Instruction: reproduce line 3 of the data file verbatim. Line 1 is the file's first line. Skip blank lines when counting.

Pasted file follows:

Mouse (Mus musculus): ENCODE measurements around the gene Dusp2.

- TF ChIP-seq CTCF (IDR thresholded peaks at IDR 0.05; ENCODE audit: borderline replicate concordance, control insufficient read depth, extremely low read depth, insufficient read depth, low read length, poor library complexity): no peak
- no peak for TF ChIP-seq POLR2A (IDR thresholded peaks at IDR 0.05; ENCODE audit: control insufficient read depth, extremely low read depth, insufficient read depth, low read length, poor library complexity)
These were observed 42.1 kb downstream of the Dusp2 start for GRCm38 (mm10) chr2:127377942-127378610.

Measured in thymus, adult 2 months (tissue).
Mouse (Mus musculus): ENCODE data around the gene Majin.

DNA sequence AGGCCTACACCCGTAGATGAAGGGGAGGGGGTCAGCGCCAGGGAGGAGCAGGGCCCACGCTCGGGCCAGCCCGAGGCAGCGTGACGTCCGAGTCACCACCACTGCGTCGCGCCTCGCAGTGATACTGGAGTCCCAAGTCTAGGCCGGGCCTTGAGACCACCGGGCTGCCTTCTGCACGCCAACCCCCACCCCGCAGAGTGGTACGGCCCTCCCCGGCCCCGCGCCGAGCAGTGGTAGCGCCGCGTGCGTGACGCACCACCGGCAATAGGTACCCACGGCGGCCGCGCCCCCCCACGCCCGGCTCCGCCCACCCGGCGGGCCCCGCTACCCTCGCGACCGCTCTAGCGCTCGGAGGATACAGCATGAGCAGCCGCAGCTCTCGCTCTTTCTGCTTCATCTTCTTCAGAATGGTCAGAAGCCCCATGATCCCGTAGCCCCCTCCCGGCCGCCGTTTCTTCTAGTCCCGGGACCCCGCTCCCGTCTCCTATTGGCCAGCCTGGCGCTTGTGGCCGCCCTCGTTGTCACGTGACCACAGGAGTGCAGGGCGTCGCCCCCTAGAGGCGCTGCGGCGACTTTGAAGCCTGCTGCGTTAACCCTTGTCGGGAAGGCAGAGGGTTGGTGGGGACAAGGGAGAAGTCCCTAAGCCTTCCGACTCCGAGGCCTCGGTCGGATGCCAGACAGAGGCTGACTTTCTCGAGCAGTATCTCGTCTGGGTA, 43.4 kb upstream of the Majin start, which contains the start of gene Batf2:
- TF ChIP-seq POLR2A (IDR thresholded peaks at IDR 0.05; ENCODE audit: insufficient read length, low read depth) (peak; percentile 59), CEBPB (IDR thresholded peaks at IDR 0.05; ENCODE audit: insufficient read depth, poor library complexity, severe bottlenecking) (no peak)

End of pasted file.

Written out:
- no peak for TF ChIP-seq POLR2A (IDR thresholded peaks at IDR 0.05; ENCODE audit: control insufficient read depth, extremely low read depth, insufficient read depth, low read length, poor library complexity)